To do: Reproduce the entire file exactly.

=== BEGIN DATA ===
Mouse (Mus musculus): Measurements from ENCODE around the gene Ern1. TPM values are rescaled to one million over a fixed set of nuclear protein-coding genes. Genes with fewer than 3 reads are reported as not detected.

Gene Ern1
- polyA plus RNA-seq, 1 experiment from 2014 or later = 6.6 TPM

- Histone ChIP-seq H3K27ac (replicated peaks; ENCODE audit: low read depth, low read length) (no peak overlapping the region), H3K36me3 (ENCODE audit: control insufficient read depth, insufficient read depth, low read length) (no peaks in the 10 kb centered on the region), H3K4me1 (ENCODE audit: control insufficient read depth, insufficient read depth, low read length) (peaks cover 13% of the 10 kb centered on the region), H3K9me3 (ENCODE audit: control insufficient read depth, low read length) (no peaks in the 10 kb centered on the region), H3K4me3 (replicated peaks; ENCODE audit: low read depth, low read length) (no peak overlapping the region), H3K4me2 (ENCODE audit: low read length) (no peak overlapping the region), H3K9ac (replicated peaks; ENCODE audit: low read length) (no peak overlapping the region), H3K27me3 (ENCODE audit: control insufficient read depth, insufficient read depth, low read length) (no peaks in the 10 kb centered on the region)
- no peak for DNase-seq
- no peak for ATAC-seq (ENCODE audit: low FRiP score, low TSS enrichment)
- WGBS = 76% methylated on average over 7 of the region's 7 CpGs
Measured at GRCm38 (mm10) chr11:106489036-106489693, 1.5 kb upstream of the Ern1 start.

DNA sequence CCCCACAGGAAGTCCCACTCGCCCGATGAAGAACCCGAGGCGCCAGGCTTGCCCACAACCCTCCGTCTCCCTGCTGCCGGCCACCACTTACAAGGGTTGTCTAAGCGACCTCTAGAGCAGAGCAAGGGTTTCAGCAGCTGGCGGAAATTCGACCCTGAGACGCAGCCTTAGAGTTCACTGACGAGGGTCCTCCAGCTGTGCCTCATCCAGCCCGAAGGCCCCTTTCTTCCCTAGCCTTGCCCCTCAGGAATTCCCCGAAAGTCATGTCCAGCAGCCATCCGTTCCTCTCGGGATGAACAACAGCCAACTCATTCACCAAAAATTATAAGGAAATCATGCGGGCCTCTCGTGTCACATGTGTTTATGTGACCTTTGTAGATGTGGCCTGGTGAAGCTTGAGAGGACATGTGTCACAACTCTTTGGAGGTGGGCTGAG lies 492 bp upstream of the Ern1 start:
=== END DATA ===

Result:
Mouse (Mus musculus): Measurements from ENCODE around the gene Ern1. TPM values are rescaled to one million over a fixed set of nuclear protein-coding genes. Genes with fewer than 3 reads are reported as not detected.

Gene Ern1
- polyA plus RNA-seq, 1 experiment from 2014 or later = 6.6 TPM

- Histone ChIP-seq H3K27ac (replicated peaks; ENCODE audit: low read depth, low read length) (no peak overlapping the region), H3K36me3 (ENCODE audit: control insufficient read depth, insufficient read depth, low read length) (no peaks in the 10 kb centered on the region), H3K4me1 (ENCODE audit: control insufficient read depth, insufficient read depth, low read length) (peaks cover 13% of the 10 kb centered on the region), H3K9me3 (ENCODE audit: control insufficient read depth, low read length) (no peaks in the 10 kb centered on the region), H3K4me3 (replicated peaks; ENCODE audit: low read depth, low read length) (no peak overlapping the region), H3K4me2 (ENCODE audit: low read length) (no peak overlapping the region), H3K9ac (replicated peaks; ENCODE audit: low read length) (no peak overlapping the region), H3K27me3 (ENCODE audit: control insufficient read depth, insufficient read depth, low read length) (no peaks in the 10 kb centered on the region)
- no peak for DNase-seq
- no peak for ATAC-seq (ENCODE audit: low FRiP score, low TSS enrichment)
- WGBS = 76% methylated on average over 7 of the region's 7 CpGs
Measured at GRCm38 (mm10) chr11:106489036-106489693, 1.5 kb upstream of the Ern1 start.

DNA sequence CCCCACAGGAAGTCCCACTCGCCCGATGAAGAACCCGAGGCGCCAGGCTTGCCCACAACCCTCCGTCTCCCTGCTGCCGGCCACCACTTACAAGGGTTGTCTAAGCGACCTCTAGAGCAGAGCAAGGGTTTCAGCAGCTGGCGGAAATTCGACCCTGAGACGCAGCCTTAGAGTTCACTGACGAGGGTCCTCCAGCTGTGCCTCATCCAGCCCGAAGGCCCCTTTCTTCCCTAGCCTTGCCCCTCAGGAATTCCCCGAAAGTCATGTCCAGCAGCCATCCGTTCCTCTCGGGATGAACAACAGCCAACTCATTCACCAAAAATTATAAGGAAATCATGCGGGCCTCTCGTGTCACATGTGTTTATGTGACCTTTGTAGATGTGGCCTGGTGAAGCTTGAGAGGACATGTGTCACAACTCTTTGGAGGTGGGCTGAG lies 492 bp upstream of the Ern1 start: